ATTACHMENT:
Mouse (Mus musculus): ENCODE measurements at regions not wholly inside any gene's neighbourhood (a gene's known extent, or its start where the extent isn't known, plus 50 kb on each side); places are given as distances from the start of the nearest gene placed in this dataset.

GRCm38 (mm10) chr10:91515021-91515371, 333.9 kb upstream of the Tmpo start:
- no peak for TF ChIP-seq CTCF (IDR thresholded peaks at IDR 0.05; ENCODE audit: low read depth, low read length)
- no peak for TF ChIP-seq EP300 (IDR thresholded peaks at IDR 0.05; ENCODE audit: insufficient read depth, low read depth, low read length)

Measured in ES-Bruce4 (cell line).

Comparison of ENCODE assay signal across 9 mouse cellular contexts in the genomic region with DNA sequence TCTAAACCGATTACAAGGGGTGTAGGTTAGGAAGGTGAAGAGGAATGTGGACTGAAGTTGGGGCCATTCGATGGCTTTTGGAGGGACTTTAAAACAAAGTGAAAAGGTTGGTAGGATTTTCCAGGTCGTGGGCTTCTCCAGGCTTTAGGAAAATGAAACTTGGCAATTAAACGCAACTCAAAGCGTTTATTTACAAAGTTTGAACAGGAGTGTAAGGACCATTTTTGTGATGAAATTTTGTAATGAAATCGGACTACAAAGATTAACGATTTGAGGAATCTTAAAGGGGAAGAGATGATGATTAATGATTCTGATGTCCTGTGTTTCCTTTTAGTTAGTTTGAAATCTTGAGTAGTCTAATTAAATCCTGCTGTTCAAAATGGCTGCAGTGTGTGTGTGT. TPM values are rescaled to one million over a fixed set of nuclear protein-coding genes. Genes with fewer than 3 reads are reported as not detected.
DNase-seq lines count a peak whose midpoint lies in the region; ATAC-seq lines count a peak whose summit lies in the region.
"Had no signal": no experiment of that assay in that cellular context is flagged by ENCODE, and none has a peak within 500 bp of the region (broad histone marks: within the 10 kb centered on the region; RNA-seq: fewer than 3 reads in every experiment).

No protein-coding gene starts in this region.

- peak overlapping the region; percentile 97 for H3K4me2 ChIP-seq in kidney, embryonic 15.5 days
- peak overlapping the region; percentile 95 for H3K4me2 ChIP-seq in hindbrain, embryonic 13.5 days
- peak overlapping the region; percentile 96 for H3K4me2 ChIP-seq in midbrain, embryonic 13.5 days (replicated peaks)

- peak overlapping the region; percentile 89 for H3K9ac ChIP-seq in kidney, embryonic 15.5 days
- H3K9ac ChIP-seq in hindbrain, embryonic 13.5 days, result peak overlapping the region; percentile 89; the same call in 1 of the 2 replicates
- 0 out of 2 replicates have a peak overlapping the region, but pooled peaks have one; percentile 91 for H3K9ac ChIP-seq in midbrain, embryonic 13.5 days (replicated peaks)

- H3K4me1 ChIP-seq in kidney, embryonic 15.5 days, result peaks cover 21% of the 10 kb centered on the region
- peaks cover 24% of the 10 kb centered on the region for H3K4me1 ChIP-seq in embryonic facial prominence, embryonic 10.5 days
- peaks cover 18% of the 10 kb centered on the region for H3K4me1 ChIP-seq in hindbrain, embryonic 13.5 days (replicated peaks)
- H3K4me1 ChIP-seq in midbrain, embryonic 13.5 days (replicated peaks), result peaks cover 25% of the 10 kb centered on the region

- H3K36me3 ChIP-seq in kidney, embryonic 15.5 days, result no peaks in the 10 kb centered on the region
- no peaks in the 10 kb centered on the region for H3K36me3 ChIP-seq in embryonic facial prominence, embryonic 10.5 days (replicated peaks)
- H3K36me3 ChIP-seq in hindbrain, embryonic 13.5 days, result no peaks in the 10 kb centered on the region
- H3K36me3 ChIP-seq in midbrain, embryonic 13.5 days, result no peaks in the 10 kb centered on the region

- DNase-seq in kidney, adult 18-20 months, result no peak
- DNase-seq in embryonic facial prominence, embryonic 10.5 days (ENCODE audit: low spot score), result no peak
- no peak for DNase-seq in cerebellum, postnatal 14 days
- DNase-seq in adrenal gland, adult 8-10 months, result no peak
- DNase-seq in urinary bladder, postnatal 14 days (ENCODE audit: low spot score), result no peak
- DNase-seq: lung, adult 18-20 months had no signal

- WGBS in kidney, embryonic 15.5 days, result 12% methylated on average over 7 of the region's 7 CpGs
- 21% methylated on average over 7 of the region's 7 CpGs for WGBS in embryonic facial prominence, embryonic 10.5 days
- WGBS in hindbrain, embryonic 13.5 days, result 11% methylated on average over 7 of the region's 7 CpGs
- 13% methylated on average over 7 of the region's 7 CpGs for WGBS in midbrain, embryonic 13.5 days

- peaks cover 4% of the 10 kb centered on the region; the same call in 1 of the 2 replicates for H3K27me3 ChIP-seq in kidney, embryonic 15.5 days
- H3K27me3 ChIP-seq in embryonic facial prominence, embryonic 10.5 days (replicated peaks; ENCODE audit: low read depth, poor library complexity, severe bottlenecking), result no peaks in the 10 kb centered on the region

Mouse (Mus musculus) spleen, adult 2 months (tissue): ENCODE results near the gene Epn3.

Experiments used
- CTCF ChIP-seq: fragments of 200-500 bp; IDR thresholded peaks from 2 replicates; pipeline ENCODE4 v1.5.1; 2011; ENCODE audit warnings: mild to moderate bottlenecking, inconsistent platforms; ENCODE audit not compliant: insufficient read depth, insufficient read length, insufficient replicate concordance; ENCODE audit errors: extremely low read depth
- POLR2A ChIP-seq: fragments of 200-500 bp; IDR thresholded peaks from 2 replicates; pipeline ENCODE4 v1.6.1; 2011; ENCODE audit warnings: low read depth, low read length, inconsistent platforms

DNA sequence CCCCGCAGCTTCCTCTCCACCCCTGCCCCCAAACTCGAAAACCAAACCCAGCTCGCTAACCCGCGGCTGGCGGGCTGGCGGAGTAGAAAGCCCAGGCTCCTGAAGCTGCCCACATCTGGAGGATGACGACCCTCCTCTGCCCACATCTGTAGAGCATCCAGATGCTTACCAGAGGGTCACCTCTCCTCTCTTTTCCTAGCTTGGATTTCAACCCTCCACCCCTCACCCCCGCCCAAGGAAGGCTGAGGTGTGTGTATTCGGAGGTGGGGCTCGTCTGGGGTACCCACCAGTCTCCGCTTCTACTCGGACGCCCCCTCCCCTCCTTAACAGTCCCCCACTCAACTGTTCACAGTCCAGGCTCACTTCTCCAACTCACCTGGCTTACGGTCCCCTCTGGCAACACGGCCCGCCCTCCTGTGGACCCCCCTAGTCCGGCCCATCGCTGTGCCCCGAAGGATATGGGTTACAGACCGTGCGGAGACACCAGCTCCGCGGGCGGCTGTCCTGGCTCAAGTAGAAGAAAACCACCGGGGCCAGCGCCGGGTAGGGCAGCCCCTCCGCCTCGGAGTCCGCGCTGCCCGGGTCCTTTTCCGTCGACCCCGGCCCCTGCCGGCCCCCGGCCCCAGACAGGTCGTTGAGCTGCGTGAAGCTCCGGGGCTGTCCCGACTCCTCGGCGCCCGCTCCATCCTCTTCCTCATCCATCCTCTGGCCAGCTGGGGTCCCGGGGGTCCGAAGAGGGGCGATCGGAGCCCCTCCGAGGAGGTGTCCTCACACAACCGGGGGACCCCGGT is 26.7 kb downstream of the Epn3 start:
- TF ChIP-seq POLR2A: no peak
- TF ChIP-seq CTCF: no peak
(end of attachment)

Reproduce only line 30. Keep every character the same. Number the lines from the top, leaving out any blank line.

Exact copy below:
- WGBS in kidney, embryonic 15.5 days, result 12% methylated on average over 7 of the region's 7 CpGs